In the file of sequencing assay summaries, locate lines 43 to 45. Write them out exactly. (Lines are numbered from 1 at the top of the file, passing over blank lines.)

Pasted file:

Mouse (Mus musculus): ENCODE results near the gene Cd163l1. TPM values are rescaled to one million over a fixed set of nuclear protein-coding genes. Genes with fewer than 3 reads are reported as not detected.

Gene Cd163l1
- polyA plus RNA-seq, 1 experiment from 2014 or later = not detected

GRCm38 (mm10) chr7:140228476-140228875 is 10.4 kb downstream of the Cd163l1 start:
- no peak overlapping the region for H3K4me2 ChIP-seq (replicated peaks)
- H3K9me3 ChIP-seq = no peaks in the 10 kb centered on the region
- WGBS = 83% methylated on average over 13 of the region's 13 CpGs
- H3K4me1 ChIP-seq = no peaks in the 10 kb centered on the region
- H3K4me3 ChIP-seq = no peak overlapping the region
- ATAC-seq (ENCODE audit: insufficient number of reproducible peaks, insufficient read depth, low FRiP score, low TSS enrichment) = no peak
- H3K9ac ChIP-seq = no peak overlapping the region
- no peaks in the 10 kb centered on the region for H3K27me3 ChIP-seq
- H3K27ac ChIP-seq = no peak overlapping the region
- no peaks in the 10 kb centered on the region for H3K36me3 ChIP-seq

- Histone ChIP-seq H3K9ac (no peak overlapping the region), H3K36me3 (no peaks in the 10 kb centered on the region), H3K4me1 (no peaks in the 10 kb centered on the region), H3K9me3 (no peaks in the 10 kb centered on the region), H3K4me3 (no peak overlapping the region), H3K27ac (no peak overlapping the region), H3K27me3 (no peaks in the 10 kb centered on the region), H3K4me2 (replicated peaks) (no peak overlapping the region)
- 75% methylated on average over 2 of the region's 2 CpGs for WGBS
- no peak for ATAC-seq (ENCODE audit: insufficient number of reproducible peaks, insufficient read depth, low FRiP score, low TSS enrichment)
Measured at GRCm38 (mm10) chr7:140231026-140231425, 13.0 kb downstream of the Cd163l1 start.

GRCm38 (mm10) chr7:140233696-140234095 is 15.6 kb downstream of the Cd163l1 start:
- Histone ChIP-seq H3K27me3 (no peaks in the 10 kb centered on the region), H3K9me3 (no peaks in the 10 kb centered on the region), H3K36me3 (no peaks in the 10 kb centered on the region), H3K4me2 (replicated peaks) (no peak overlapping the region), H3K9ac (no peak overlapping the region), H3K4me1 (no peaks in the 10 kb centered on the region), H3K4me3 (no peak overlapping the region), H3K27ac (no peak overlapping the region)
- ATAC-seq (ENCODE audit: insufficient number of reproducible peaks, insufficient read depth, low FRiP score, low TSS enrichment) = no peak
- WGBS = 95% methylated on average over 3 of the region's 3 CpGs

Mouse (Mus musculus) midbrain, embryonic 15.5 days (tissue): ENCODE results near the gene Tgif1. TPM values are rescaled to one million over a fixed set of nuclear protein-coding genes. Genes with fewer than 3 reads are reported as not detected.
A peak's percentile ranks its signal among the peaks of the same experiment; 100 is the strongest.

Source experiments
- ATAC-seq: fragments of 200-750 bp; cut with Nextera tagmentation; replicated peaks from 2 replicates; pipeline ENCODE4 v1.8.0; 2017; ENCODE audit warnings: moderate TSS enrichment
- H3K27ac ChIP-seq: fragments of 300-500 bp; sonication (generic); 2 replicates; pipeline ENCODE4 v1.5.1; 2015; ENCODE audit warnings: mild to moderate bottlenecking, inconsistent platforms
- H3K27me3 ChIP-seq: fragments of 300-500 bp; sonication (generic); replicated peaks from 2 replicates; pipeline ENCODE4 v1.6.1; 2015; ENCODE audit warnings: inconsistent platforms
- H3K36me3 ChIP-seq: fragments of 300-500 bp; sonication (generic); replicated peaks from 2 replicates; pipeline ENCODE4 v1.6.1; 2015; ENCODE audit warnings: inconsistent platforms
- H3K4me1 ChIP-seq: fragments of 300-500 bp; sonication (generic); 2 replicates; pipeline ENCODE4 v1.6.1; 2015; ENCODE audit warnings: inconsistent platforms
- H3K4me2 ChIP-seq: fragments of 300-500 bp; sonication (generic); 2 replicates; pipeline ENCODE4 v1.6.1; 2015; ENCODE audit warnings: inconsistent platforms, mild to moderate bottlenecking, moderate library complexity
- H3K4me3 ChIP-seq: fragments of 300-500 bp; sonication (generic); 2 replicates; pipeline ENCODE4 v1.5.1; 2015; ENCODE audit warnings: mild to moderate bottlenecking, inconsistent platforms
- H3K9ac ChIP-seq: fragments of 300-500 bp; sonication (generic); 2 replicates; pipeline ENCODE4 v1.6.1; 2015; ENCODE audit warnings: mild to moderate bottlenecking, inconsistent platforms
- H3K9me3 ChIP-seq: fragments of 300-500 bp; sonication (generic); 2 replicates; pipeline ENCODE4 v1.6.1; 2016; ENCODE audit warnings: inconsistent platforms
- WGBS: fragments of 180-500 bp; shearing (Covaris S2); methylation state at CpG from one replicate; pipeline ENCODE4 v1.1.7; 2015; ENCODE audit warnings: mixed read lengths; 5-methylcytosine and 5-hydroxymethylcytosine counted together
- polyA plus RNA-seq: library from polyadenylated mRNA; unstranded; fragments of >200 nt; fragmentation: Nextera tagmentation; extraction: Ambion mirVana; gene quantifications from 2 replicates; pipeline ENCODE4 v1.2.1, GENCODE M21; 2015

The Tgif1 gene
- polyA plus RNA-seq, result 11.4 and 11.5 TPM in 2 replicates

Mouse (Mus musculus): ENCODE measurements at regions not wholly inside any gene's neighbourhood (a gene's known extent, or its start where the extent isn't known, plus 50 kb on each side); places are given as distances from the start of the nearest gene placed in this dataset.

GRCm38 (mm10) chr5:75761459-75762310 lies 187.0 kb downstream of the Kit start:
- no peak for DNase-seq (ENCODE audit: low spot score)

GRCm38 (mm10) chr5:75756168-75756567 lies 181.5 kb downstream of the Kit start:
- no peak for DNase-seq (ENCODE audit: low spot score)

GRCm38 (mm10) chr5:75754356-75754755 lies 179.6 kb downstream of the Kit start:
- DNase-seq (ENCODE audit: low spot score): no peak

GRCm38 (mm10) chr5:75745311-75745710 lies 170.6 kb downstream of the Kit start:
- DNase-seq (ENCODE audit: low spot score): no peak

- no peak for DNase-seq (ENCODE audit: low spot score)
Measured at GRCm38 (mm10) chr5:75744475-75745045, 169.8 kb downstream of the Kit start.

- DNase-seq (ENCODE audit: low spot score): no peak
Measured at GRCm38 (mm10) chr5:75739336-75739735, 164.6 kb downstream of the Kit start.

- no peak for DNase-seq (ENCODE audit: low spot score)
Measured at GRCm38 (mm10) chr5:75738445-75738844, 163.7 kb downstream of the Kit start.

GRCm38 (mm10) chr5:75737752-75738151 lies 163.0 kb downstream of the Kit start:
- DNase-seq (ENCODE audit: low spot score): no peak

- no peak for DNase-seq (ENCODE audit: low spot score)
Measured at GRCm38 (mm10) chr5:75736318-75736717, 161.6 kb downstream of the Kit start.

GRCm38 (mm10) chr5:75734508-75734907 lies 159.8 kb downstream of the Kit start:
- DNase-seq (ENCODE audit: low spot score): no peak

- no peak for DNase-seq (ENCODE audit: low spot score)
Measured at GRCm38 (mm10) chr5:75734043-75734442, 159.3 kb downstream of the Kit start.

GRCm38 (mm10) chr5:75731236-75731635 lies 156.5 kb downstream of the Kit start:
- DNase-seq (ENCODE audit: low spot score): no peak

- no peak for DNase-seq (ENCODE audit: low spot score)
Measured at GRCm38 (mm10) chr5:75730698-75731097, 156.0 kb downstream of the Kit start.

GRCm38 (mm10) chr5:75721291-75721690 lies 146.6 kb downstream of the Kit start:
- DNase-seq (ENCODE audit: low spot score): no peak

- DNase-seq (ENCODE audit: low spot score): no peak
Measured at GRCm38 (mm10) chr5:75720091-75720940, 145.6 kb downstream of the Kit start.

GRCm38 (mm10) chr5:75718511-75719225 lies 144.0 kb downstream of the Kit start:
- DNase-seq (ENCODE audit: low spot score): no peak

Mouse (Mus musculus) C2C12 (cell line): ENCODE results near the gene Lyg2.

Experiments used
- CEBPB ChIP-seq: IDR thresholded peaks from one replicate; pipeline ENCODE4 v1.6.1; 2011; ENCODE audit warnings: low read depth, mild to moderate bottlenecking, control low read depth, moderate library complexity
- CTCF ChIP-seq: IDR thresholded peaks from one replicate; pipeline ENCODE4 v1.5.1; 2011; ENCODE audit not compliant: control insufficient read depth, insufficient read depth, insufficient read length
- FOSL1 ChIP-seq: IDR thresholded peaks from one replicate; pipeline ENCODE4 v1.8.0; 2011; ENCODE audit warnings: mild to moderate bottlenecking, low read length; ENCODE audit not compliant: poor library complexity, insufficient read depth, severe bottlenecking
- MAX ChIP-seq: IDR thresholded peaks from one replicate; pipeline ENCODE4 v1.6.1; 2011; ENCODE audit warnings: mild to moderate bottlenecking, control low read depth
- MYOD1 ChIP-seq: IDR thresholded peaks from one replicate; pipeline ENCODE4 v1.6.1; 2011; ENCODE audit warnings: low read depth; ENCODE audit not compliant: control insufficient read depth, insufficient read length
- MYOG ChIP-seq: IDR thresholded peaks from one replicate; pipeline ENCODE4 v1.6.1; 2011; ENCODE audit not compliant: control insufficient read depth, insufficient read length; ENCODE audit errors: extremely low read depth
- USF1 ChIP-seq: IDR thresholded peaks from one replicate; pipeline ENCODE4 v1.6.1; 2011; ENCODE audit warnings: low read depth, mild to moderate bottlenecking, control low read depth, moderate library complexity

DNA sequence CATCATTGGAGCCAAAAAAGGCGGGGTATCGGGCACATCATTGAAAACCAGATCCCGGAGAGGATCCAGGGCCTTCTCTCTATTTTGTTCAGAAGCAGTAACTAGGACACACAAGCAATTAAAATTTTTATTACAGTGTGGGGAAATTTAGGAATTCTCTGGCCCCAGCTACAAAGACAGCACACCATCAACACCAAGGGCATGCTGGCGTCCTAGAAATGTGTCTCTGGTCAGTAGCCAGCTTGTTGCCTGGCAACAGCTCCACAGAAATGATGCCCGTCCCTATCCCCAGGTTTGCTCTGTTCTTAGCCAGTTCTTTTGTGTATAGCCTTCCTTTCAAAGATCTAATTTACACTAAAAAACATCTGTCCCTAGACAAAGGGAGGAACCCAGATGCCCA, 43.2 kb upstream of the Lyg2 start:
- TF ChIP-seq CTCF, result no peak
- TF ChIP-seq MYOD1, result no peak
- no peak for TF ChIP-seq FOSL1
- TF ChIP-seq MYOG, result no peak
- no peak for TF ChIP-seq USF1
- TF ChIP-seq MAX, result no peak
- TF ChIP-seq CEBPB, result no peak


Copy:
- no peak for DNase-seq (ENCODE audit: low spot score)

GRCm38 (mm10) chr5:75754356-75754755 lies 179.6 kb downstream of the Kit start:
- DNase-seq (ENCODE audit: low spot score): no peak